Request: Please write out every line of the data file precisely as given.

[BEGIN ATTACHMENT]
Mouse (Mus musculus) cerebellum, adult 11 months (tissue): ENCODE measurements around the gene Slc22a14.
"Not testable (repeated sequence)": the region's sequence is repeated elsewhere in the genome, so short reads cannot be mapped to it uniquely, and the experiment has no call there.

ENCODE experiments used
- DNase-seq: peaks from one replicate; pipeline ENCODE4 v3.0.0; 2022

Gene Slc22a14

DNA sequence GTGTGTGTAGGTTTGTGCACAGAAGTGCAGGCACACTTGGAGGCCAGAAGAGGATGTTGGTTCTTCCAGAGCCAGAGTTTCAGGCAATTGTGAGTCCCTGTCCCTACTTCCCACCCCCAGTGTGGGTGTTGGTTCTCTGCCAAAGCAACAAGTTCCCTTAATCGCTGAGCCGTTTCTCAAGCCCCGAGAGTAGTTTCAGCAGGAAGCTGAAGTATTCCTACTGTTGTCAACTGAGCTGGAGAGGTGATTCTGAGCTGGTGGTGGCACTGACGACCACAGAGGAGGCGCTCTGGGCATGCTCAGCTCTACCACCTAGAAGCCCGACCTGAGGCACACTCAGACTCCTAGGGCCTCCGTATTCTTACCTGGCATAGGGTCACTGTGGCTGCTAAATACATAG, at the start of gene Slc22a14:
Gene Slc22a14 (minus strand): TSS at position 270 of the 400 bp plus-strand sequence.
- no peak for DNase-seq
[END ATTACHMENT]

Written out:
Mouse (Mus musculus) cerebellum, adult 11 months (tissue): ENCODE measurements around the gene Slc22a14.
"Not testable (repeated sequence)": the region's sequence is repeated elsewhere in the genome, so short reads cannot be mapped to it uniquely, and the experiment has no call there.

ENCODE experiments used
- DNase-seq: peaks from one replicate; pipeline ENCODE4 v3.0.0; 2022

Gene Slc22a14

DNA sequence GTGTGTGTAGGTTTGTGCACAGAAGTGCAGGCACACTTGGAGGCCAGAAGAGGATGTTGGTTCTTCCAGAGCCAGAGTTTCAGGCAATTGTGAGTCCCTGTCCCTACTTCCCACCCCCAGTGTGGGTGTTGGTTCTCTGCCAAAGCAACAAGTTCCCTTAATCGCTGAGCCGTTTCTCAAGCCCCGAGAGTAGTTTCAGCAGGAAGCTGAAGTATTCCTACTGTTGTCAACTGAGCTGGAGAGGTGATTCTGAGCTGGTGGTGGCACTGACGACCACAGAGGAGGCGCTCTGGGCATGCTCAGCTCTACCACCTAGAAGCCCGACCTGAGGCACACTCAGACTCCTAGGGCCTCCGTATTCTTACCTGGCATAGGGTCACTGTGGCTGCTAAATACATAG, at the start of gene Slc22a14:
Gene Slc22a14 (minus strand): TSS at position 270 of the 400 bp plus-strand sequence.
- no peak for DNase-seq